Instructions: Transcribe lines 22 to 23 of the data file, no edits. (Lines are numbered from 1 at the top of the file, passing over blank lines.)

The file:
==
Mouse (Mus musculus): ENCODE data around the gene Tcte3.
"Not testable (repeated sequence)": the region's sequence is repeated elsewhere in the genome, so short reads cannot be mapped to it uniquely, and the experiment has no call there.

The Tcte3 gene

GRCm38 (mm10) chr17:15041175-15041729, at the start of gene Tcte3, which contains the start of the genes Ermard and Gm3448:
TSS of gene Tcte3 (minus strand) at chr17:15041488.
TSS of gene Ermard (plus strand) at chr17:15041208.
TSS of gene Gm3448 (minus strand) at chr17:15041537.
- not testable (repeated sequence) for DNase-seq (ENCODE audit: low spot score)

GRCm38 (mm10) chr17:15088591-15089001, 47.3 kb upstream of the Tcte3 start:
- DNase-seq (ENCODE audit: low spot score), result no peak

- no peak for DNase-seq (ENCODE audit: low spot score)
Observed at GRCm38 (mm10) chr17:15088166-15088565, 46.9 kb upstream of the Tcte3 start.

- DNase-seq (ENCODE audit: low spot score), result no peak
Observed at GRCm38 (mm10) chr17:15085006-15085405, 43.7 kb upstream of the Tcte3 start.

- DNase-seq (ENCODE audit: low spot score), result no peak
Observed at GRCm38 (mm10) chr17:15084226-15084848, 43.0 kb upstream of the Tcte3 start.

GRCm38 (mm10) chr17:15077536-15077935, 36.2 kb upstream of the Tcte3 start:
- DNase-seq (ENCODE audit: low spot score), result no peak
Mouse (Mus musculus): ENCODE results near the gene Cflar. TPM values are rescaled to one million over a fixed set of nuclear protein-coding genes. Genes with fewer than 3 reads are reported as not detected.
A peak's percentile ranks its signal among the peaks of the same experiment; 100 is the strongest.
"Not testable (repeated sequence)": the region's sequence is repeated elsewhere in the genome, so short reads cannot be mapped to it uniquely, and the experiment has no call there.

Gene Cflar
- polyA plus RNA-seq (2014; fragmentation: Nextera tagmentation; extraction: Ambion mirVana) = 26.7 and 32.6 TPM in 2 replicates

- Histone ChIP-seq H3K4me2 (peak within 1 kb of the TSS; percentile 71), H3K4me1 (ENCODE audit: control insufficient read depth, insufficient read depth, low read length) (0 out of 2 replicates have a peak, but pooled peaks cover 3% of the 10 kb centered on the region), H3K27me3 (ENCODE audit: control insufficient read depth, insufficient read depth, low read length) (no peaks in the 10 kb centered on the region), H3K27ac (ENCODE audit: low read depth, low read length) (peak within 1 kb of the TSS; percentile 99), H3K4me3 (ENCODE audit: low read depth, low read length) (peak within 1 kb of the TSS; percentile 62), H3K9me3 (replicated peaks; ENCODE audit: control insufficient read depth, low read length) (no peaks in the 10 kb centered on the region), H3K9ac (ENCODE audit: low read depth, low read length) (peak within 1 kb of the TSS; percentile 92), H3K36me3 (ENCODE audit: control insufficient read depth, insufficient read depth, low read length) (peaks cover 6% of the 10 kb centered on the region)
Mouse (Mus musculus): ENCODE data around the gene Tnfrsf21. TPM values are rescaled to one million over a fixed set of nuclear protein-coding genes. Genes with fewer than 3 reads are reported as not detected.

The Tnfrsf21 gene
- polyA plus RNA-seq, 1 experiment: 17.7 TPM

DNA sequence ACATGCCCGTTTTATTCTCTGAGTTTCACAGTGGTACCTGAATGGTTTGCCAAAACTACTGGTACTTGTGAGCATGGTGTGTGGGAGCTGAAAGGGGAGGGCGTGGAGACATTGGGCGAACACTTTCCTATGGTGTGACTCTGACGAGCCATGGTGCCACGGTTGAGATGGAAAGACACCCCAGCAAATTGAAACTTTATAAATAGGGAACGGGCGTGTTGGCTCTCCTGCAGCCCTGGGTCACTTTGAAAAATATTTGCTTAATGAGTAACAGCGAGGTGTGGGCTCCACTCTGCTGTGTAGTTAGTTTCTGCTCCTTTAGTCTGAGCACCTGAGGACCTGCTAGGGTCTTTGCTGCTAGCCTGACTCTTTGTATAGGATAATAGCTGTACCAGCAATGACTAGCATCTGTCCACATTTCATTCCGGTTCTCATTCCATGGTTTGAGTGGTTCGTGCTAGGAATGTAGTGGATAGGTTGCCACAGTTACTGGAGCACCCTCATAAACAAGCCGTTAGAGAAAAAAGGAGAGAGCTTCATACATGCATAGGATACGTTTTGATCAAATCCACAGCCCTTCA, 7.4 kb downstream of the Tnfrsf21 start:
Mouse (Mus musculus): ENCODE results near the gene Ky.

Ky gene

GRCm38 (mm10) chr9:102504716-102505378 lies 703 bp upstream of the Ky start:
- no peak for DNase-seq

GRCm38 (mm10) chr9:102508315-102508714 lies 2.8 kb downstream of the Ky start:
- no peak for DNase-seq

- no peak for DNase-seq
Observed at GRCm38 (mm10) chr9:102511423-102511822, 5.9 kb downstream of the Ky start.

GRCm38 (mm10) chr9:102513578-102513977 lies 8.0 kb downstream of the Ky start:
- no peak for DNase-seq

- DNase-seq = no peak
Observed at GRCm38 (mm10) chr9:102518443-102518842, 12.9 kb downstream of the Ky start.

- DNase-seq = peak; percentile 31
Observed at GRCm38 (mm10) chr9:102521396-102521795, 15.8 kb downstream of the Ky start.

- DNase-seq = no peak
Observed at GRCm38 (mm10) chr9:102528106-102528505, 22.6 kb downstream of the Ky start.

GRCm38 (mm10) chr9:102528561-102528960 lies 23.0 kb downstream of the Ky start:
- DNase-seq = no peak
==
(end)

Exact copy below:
Gene Cflar
- polyA plus RNA-seq (2014; fragmentation: Nextera tagmentation; extraction: Ambion mirVana) = 26.7 and 32.6 TPM in 2 replicates